01
Nov
11

Israel : Dead Sea & Masada


I arrived in Jerusalem the day before and it was my 37th birthday, a well-planned birthday party for myself. One of the most important things I did upon arriving at my Jerusalem hotel was to book the whole day tour of Dead Sea and Masada for the following day. Through the Mount Zion Hotel front desk, I booked the US$92 tour organized by Bein Harim Tourism Services .

I was picked up at my hotel at 830am for the only group tour I have joined in my entire stay in Israel.  As the lone Asian in the tour group, I was easily recognized by the tour guide as coming from the Philippines. I was joined by other tourists from Poland, Brazil, France, the Netherlands, Canada, Romania and the U.S..

On our way to the Dead Sea, we passed by places like The Inn of the Good Samaritan…..

…Jericho, the oldest city in the world….


….the sprawling Judean Desert….


….and the habitation of Israel’s bedouin, a minority within the Arab minority, whose nomadic tradition is still prevalent.


After more than an hour of traveling we finally reached the sea level mark on our descent to the Dead Sea area.

Waiting for us was the man with his camel. The tour bus stopped and we all went down.

I was the first one to go up the camel.  With a camel-riding experience to boot 12 years earlier on the banks of the famous Red Sea in Jeddah, Saudi Arabia, I was a bit confident as everyone looked on.

With a stunning Judean Desert backdrop, the camel stood…..

…and the camel walked around the area and it was fun.  Others in the group took turns in riding the camel.

Then it was time to say goodbye to the man and his camel.  Well, I wonder if the man is already a millionaire, receiving generous gratuity when tourists on the way to the Dead Sea ride on his camel.

Three miles more to the Dead Sea……..

….passing one of the caves where the Dead Sea scrolls were found.  The Dead Sea scrolls are the oldest surviving copies of the Hebrew Bible.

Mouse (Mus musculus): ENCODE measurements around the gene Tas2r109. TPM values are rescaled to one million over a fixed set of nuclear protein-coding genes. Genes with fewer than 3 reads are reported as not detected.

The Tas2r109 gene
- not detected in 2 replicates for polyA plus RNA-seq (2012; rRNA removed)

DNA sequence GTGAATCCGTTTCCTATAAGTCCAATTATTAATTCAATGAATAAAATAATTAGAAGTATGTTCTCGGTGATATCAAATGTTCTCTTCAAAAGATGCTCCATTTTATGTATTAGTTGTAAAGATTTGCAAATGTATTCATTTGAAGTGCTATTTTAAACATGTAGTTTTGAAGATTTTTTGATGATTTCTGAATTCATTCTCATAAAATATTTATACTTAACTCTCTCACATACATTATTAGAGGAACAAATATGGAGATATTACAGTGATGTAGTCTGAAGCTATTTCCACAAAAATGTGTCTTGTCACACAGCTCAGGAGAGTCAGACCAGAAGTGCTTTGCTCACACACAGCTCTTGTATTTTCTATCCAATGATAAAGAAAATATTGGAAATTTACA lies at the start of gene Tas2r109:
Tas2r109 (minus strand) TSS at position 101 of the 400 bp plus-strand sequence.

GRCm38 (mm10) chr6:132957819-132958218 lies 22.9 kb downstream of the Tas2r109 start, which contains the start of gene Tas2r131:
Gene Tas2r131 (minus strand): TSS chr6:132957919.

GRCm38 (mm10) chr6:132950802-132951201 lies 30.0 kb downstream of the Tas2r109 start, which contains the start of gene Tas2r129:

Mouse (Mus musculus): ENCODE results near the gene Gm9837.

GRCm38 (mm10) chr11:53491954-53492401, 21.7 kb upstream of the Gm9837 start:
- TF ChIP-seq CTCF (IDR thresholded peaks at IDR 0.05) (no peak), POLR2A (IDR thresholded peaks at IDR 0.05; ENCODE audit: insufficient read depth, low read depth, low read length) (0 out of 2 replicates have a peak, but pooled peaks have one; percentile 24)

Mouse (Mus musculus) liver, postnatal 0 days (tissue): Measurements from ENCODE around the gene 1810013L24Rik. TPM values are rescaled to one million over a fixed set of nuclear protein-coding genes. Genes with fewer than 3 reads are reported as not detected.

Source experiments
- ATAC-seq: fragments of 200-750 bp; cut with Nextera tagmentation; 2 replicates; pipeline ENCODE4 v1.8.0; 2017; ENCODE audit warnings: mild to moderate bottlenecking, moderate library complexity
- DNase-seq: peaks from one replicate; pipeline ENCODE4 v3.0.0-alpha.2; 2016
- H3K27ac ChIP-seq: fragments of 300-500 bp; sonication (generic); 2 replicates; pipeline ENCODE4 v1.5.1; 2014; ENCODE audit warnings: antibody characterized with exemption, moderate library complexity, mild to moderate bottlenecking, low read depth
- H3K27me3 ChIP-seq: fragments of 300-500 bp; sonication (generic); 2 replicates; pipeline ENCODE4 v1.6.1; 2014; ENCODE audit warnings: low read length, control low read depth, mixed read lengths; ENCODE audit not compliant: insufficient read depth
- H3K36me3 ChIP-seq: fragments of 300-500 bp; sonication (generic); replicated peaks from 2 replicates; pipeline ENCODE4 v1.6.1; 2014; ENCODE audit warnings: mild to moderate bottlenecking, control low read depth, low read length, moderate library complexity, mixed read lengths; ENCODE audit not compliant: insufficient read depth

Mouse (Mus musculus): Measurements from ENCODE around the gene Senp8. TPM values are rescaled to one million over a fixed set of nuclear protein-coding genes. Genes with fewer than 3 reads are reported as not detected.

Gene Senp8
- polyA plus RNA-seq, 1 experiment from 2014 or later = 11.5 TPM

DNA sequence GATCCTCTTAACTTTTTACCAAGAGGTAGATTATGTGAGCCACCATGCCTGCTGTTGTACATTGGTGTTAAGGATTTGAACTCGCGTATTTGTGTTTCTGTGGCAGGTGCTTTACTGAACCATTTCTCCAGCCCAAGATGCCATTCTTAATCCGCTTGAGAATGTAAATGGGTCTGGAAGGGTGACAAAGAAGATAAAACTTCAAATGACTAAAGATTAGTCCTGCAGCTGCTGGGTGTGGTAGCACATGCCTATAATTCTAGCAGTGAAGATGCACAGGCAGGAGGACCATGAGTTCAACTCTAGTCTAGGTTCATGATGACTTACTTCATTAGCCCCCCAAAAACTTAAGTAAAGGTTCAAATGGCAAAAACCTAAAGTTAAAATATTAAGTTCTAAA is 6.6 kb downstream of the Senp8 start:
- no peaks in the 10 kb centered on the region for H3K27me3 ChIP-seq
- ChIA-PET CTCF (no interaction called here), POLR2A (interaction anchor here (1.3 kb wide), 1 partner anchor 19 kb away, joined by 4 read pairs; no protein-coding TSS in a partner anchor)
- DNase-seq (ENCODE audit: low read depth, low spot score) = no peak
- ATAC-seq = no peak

Also magnificent was the view of the date palm trees. We first proceeded to Masada, which is also in the Dead Sea area.

We arrived at a building that serves as an entrance to Masada.  Shown here is a painting of Masada during the time of Herod the Great. Located on an almost inaccessible plateau high above the shores of the Dead Sea, Herod built this legendary palace fortress in about 10 B.C. In A.D. 73, more than 75 years after Herod’s death, it became the final stronghold of the first revolt against Rome. It is the scene of one of the most heroic and tragic incidents in Jewish history where the remaining Jews committed suicide on the eve of their conquest by Roman armies.  Even without the drama of Masada’s last stand, the site is one of haunting, audacious magnificence. The camps, fortifications and the assault ramp at its base constitute the most complete surviving ancient Roman siege in the world.

The plateau, 450 meters above the level of the Dead Sea, is approximately 650 meters long and 300 meters wide.

We went up to the plateau via a 2.5 min cable car ride…..

….sighting on some big horn goats plying around the area.

Finally we reached the top of the plateau where the views of the Dead Sea and the Judean Desert are utterly breathtaking!

We had to traverse the snake trail to go in and around the plateau.

It was a nerve-wracking but breathtaking stroll along the walkway.

At the top, the view of the Dead Sea expanse and Jordan beyond was amazing. Jordan, having a landmark peace treaty with Israel, is actually just across the Dead Sea.

As we toured around we inspected some of the structures that have been probably reconstructed.

One of them was the site of a Byzantine church….

…and the other was the Columbarium Tower.